Did you get any pushback against this idea of working with North Koreans?

Actually, very little. We had one donor who wrote and said he’d never give us another dime because we were “cavorting with the enemy,” but that was the only real visible objection. I’m sure there were people who were concerned, but that was the only actual resistance we got.

David Snell (center) at the Osan-Ri groundbreaking on Nov. 11, 2009.

What was the actual housing plan for Osan-Ri?

They initially wanted us to build in Pyongyang, but everything in Pyongyang is huge, very expensive condominium-style apartments and housing blocks. We said no, that we would build in the country where we’re comfortable and we’ll build single-family homes. So we ended up in Osan-Ri and were going to build 50 houses there. It was a farm, apple farm as I recall. Some of the housing was derelict and needed to be replaced. Then they were going to continue the project and build another 150 houses.

You knew how tough this would be. Why even try?

If you don’t try, you know your result will be failure. And in the early days it was actually very encouraging. The folks in Korea were embracing of the notion by all appearances. Met some wonderful people there. The idea of doing something collaboratively like this would demonstrate both to Koreans and to Americans that we’re not all that different and that our governments don’t agree on things, but we can get along. So there was real momentum in the early days — on both sides — to do this.

What got in the way of that early momentum?

Well, we had some disagreement over the house plan itself. I visited a number of rural communities in North Korea and visited the homes there. They were really quite lovely homes — small but lovely two- and three-room homes. But they seemed well-built and were comfortable. So we were trying to design something that would accommodate that. There was some back and forth on what the actual house design would be.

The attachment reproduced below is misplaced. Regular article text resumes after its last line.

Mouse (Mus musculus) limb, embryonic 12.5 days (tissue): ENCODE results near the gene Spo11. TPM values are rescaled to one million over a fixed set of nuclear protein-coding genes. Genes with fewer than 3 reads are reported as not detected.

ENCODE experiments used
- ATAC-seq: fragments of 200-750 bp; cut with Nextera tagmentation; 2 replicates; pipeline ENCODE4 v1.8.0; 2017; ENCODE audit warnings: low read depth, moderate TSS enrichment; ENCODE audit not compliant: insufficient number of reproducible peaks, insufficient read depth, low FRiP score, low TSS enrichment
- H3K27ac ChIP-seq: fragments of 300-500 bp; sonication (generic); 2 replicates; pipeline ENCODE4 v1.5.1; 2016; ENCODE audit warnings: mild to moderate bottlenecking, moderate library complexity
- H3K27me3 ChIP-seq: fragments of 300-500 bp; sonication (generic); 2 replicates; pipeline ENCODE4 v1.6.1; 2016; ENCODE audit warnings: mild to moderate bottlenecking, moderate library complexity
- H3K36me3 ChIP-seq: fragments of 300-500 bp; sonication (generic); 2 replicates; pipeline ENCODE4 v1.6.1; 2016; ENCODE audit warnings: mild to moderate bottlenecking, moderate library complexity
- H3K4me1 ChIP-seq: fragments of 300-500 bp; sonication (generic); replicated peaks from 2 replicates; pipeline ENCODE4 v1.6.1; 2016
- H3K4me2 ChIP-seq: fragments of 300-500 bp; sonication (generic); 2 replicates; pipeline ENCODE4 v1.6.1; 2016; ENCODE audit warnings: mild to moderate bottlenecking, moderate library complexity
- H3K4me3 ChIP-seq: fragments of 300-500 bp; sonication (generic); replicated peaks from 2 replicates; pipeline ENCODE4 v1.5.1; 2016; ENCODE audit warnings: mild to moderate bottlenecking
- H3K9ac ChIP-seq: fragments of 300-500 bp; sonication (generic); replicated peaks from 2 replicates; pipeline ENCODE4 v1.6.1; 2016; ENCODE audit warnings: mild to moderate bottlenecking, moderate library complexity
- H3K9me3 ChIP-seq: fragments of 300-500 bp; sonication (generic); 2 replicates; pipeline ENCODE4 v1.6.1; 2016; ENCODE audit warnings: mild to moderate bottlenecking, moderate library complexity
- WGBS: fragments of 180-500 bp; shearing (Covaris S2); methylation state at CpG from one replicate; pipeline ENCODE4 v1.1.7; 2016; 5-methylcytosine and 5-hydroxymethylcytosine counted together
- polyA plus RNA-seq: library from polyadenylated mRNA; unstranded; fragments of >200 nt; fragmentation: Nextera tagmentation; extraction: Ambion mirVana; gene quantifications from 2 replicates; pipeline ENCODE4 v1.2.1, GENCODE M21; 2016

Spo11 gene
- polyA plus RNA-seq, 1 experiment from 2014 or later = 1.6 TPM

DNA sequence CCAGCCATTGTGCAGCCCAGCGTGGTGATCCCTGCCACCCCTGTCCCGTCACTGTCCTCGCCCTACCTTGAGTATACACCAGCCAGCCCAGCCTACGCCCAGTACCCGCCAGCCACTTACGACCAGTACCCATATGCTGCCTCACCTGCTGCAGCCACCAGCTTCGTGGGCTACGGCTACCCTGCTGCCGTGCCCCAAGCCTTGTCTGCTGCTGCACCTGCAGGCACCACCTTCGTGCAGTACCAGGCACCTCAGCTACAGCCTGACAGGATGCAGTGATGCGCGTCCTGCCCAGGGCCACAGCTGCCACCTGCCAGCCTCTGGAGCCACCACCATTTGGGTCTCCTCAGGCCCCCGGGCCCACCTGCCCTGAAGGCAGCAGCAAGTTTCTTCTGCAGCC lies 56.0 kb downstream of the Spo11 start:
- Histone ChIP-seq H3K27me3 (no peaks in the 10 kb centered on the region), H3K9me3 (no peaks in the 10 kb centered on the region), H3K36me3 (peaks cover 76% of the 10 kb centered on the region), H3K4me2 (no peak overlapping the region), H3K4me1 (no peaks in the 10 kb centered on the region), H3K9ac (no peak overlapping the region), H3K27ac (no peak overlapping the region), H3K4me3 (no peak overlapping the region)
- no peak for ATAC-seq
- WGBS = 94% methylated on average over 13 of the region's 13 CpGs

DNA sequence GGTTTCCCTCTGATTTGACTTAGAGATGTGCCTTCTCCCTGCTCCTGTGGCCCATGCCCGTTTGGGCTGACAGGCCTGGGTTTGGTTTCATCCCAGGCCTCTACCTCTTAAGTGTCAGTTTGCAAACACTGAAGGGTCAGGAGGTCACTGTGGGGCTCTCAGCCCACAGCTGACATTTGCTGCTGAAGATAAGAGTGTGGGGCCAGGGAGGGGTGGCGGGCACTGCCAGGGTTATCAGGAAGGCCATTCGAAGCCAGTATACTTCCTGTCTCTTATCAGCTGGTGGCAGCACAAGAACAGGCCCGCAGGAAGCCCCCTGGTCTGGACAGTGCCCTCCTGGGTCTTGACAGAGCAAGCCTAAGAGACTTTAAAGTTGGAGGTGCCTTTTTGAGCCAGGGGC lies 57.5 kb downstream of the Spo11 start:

There also was the building system itself. We were prepared to introduce a new system there. It’s cold in North Korea and they used asbestos panels for insulation. We were suggesting a sort of Styrofoam block kind of system that we could bring in from China. They were actually kind of excited about that. We ended up bringing some of those blocks into the country.

It got worse and worse. I think what really happened was that in the early days they expressed excitement about the volunteers coming in. But as this thing progressed and it looked like something might actually happen, they weren’t so sure they wanted that feature. It finally ended when they said, “We can do this. Just send us the money and we’ll build the houses.” That flew in the face of everything we were trying to do. The volunteer piece was fundamental to it. When that started to go away, then it appeared that we might not be able to do this.